Why MicroStrategy stock crashed on Tuesday | The motley fool

What happened

Shares from business specialist and cryptocurrency investor MicroStrategy (NASDAQ: MSTR) fell as much as 23.2% on Tuesday morning. Bitcoin prices fell by about 10% this morning while MicroStrategy’s CEO Michael Saylor consolidated his commitment to the leading cryptocurrency in a CNBC interview. At 11:40 AM EST, the stock had recovered slightly to a decline of 20%.

So what

Cryptocurrencies have posted significant price declines over the past two days amid criticism from key thought leaders such as Microsoft co-founder Bill Gates, Treasury Secretary Janet Yellen and Tesla CEO Elon Musk. Yellen claims that Bitcoin is speculative and inefficient as a medium for settling financial transactions. Gates believes that Bitcoin may be useful for large companies and institutional investors, but it is more dangerous than promising for individuals. Musk, whose company invested $ 1.25 billion in Bitcoin earlier this month, also says the currency looks overvalued right now. Therefore, the fall in cryptocurrency prices, which began over the weekend on Tuesday, continued.

MicroStrategy has invested $ 1.145 billion in Bitcoin, converted its long-term cash reserves into cryptocurrency stocks and then added more with the help of new debt securities. Therefore, large changes in Bitcoin prices also tend to have an immediate effect on MicroStrategy’s shares.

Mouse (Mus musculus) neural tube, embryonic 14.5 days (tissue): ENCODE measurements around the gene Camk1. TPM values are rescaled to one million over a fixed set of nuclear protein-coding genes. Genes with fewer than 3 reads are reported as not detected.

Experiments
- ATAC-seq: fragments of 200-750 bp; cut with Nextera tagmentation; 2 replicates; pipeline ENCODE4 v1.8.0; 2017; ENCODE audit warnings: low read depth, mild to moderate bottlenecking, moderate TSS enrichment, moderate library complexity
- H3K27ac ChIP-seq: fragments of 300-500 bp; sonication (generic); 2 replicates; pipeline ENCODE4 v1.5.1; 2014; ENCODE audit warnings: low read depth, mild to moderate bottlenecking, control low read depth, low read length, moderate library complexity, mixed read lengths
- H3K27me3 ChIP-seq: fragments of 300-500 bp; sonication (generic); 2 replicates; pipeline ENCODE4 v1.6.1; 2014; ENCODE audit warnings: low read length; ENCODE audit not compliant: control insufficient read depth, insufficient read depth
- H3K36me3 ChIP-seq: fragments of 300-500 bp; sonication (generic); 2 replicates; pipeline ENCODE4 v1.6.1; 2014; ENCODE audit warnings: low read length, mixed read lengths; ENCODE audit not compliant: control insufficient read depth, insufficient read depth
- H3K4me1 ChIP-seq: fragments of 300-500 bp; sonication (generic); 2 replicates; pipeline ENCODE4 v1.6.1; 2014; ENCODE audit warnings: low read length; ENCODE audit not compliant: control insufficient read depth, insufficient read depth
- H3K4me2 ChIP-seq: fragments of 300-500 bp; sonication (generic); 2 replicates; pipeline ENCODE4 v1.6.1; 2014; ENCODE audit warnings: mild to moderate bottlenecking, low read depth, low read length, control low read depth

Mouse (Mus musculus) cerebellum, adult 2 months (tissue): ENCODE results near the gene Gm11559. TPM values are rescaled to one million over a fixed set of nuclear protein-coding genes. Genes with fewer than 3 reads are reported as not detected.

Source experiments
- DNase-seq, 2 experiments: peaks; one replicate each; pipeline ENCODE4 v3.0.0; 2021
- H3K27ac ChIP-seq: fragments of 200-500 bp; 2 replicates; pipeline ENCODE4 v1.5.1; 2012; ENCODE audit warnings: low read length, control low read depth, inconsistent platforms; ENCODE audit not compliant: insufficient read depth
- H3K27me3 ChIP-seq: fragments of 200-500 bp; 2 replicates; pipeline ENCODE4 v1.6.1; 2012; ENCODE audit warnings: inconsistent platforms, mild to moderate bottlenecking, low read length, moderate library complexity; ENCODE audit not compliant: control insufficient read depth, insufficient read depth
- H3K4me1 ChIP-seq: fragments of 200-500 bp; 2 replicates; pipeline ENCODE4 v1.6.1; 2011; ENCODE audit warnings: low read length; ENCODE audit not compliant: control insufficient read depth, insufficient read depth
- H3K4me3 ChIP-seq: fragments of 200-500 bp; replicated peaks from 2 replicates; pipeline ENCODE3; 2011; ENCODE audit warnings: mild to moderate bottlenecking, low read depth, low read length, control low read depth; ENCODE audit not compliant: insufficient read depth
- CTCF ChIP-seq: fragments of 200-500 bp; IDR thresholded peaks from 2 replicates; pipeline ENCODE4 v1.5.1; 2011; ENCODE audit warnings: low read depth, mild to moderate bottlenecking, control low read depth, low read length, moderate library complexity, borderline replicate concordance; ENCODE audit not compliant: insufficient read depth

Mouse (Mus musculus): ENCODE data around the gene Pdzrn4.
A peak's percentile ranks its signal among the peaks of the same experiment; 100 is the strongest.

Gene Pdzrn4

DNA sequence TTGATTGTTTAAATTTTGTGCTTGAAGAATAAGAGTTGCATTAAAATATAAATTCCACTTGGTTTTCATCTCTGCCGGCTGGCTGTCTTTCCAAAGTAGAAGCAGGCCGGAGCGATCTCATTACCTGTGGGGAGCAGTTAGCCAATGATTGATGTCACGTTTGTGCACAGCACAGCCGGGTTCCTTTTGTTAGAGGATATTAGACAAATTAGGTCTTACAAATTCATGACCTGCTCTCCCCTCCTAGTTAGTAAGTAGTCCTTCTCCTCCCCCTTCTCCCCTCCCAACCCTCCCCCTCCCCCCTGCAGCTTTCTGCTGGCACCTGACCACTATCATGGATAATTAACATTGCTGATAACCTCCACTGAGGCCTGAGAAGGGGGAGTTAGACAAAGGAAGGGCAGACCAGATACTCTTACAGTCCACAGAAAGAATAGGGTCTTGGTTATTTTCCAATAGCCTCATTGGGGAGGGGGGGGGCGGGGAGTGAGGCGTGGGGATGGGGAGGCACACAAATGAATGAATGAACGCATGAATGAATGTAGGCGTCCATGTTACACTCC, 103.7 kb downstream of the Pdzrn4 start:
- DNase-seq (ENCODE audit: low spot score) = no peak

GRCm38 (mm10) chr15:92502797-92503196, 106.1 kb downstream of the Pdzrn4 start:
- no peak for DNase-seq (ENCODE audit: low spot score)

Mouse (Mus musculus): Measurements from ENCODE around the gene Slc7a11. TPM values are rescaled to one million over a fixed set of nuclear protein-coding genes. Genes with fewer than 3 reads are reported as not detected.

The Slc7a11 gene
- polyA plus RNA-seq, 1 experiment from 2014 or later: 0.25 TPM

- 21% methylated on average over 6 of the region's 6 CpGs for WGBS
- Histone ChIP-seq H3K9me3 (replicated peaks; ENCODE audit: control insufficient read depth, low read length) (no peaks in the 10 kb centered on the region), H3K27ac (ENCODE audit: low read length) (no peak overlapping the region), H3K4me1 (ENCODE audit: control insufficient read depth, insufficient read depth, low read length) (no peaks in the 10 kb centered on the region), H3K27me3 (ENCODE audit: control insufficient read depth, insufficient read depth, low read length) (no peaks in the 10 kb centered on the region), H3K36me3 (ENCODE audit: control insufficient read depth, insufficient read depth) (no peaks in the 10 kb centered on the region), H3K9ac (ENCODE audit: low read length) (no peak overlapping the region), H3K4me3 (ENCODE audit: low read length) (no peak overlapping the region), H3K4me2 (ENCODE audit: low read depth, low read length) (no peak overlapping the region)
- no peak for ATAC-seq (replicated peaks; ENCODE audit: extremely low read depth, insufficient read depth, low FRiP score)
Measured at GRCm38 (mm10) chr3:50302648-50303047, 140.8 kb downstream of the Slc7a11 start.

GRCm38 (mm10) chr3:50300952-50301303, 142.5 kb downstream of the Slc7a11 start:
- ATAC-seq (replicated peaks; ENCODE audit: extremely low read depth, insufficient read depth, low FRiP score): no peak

On that note, Saylor hit the airwaves on CNBC Squawk Box on Tuesday morning and defended its Bitcoin investment from a long-term perspective even as currency prices continued to fall. Eventually, Saylor said that Bitcoin will replace gold as the gold standard for long-term securities.

“There are $ 10 trillion dollars in gold in there, $ 1 trillion in bitcoin. Bitcoin will turn gold and it will cover the entire gold market ceiling,” says Saylor. “Then it will raise negative government debt and other monetary indices until it grows to $ 100 trillion.”

A silver Bitcoin symbol is placed on the dot under a red question mark.

Image source: Getty Images.

Now then

According to Saylor, Bitcoin is not designed for expenses and money transfers but for long-term savings. That approach reflects what Social capital hedosophy founder Sade Chamath Palihapitiya in a Bloomberg video last week.

“The real question I think people should ask us is OK, Bitcoin is becoming a de facto reserve currency that basically displaces gold,” he said. “What replaces the US dollar?”

Like Saylor, Palihapitiya believes that Bitcoin has significant value as a long-term value-added tool, while other cryptocurrencies will deliver game-changing upgrades to other types of financial transactions such as everyday purchases, loans, insurance and digital banking.

That commitment can serve MicroStrategy well in the long run, provided Saylor and Palihapitiya are on to something here. At the same time, Saylor’s companies have been exposed to cryptocurrency risks and short-term volatility as today’s sudden decline.

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